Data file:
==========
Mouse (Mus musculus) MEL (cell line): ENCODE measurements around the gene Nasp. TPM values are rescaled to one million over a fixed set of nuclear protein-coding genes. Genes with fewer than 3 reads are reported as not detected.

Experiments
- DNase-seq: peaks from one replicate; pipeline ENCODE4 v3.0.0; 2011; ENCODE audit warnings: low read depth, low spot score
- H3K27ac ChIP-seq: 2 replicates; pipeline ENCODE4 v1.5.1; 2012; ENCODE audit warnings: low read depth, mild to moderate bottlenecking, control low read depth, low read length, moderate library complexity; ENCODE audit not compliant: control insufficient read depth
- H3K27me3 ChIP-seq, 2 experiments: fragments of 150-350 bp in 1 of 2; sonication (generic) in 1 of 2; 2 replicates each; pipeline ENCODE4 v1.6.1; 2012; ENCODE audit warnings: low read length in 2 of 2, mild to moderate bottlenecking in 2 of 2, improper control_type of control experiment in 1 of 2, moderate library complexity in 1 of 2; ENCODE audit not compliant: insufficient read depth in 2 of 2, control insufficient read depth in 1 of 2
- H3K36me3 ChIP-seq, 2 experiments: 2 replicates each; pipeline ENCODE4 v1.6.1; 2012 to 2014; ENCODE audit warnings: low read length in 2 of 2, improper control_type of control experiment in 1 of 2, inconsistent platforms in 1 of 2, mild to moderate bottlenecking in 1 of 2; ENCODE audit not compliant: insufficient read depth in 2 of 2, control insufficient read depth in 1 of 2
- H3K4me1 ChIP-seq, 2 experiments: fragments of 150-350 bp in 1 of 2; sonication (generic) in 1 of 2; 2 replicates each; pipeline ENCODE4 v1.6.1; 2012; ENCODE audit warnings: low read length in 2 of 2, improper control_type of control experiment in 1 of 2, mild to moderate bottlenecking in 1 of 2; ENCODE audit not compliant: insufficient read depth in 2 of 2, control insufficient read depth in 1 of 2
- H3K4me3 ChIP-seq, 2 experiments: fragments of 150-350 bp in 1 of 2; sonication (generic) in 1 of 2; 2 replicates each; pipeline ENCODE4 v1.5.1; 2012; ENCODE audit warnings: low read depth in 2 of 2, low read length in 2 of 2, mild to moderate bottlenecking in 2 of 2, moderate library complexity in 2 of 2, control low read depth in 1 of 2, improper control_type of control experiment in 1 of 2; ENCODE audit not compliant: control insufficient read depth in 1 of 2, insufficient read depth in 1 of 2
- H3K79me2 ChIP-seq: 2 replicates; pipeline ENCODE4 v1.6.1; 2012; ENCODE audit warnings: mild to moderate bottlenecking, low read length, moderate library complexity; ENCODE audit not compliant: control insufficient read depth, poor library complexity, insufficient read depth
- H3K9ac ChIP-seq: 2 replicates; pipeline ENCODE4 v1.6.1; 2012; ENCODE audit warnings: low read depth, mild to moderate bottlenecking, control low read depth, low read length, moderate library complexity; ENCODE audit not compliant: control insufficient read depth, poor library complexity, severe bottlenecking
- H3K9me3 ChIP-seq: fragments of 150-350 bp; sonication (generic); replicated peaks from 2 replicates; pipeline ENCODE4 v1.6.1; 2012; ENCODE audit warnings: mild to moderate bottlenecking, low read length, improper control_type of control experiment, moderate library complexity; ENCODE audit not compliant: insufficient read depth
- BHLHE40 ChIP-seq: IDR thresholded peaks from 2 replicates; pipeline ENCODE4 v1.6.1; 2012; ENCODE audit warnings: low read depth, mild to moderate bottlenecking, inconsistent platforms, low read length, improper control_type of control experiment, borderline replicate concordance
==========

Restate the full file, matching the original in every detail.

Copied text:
Mouse (Mus musculus) MEL (cell line): ENCODE measurements around the gene Nasp. TPM values are rescaled to one million over a fixed set of nuclear protein-coding genes. Genes with fewer than 3 reads are reported as not detected.

Experiments
- DNase-seq: peaks from one replicate; pipeline ENCODE4 v3.0.0; 2011; ENCODE audit warnings: low read depth, low spot score
- H3K27ac ChIP-seq: 2 replicates; pipeline ENCODE4 v1.5.1; 2012; ENCODE audit warnings: low read depth, mild to moderate bottlenecking, control low read depth, low read length, moderate library complexity; ENCODE audit not compliant: control insufficient read depth
- H3K27me3 ChIP-seq, 2 experiments: fragments of 150-350 bp in 1 of 2; sonication (generic) in 1 of 2; 2 replicates each; pipeline ENCODE4 v1.6.1; 2012; ENCODE audit warnings: low read length in 2 of 2, mild to moderate bottlenecking in 2 of 2, improper control_type of control experiment in 1 of 2, moderate library complexity in 1 of 2; ENCODE audit not compliant: insufficient read depth in 2 of 2, control insufficient read depth in 1 of 2
- H3K36me3 ChIP-seq, 2 experiments: 2 replicates each; pipeline ENCODE4 v1.6.1; 2012 to 2014; ENCODE audit warnings: low read length in 2 of 2, improper control_type of control experiment in 1 of 2, inconsistent platforms in 1 of 2, mild to moderate bottlenecking in 1 of 2; ENCODE audit not compliant: insufficient read depth in 2 of 2, control insufficient read depth in 1 of 2
- H3K4me1 ChIP-seq, 2 experiments: fragments of 150-350 bp in 1 of 2; sonication (generic) in 1 of 2; 2 replicates each; pipeline ENCODE4 v1.6.1; 2012; ENCODE audit warnings: low read length in 2 of 2, improper control_type of control experiment in 1 of 2, mild to moderate bottlenecking in 1 of 2; ENCODE audit not compliant: insufficient read depth in 2 of 2, control insufficient read depth in 1 of 2
- H3K4me3 ChIP-seq, 2 experiments: fragments of 150-350 bp in 1 of 2; sonication (generic) in 1 of 2; 2 replicates each; pipeline ENCODE4 v1.5.1; 2012; ENCODE audit warnings: low read depth in 2 of 2, low read length in 2 of 2, mild to moderate bottlenecking in 2 of 2, moderate library complexity in 2 of 2, control low read depth in 1 of 2, improper control_type of control experiment in 1 of 2; ENCODE audit not compliant: control insufficient read depth in 1 of 2, insufficient read depth in 1 of 2
- H3K79me2 ChIP-seq: 2 replicates; pipeline ENCODE4 v1.6.1; 2012; ENCODE audit warnings: mild to moderate bottlenecking, low read length, moderate library complexity; ENCODE audit not compliant: control insufficient read depth, poor library complexity, insufficient read depth
- H3K9ac ChIP-seq: 2 replicates; pipeline ENCODE4 v1.6.1; 2012; ENCODE audit warnings: low read depth, mild to moderate bottlenecking, control low read depth, low read length, moderate library complexity; ENCODE audit not compliant: control insufficient read depth, poor library complexity, severe bottlenecking
- H3K9me3 ChIP-seq: fragments of 150-350 bp; sonication (generic); replicated peaks from 2 replicates; pipeline ENCODE4 v1.6.1; 2012; ENCODE audit warnings: mild to moderate bottlenecking, low read length, improper control_type of control experiment, moderate library complexity; ENCODE audit not compliant: insufficient read depth
- BHLHE40 ChIP-seq: IDR thresholded peaks from 2 replicates; pipeline ENCODE4 v1.6.1; 2012; ENCODE audit warnings: low read depth, mild to moderate bottlenecking, inconsistent platforms, low read length, improper control_type of control experiment, borderline replicate concordance